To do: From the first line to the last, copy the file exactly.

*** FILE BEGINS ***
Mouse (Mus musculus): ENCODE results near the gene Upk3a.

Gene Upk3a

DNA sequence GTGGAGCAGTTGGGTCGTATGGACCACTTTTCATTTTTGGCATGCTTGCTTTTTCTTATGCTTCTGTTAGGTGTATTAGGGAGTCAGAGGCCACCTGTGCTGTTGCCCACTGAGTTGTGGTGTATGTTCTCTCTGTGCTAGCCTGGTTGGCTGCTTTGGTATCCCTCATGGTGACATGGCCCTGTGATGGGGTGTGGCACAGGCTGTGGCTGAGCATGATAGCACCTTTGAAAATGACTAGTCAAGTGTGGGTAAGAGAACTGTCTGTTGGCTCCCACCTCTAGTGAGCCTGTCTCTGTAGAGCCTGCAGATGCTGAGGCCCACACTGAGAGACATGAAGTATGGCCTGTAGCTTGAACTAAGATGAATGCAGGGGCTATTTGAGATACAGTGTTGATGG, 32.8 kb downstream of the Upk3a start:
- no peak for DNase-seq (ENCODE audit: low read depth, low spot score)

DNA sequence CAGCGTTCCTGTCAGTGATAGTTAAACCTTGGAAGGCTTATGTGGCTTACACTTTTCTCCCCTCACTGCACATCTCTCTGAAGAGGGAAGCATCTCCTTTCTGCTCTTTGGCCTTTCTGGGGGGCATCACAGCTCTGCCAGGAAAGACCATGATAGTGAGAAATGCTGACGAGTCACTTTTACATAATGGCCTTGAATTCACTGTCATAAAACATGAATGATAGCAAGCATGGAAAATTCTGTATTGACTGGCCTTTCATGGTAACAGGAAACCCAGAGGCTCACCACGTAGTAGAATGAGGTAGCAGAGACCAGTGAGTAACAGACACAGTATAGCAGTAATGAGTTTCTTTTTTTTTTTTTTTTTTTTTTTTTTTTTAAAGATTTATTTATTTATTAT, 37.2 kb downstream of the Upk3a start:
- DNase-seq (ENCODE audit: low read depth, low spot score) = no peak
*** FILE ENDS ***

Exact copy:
Mouse (Mus musculus): ENCODE results near the gene Upk3a.

Gene Upk3a

DNA sequence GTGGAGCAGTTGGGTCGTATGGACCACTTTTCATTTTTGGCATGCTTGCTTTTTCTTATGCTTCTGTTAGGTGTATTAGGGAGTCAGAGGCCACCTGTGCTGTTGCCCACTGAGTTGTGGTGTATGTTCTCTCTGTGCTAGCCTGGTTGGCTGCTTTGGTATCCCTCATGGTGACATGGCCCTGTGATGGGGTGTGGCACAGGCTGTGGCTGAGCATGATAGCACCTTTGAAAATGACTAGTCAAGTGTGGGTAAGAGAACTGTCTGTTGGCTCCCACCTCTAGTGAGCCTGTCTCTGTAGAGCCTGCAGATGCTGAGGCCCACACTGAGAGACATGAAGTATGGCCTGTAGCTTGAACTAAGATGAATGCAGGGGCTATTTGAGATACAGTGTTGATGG, 32.8 kb downstream of the Upk3a start:
- no peak for DNase-seq (ENCODE audit: low read depth, low spot score)

DNA sequence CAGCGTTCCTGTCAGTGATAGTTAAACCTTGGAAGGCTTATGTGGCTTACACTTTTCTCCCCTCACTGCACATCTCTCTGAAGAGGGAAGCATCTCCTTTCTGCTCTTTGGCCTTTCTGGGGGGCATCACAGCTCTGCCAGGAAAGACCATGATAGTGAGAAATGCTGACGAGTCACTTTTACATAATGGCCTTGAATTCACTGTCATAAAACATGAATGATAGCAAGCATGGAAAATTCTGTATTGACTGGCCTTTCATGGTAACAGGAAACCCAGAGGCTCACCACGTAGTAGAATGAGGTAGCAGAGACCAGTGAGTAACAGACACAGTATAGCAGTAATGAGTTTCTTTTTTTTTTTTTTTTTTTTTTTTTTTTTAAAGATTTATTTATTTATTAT, 37.2 kb downstream of the Upk3a start:
- DNase-seq (ENCODE audit: low read depth, low spot score) = no peak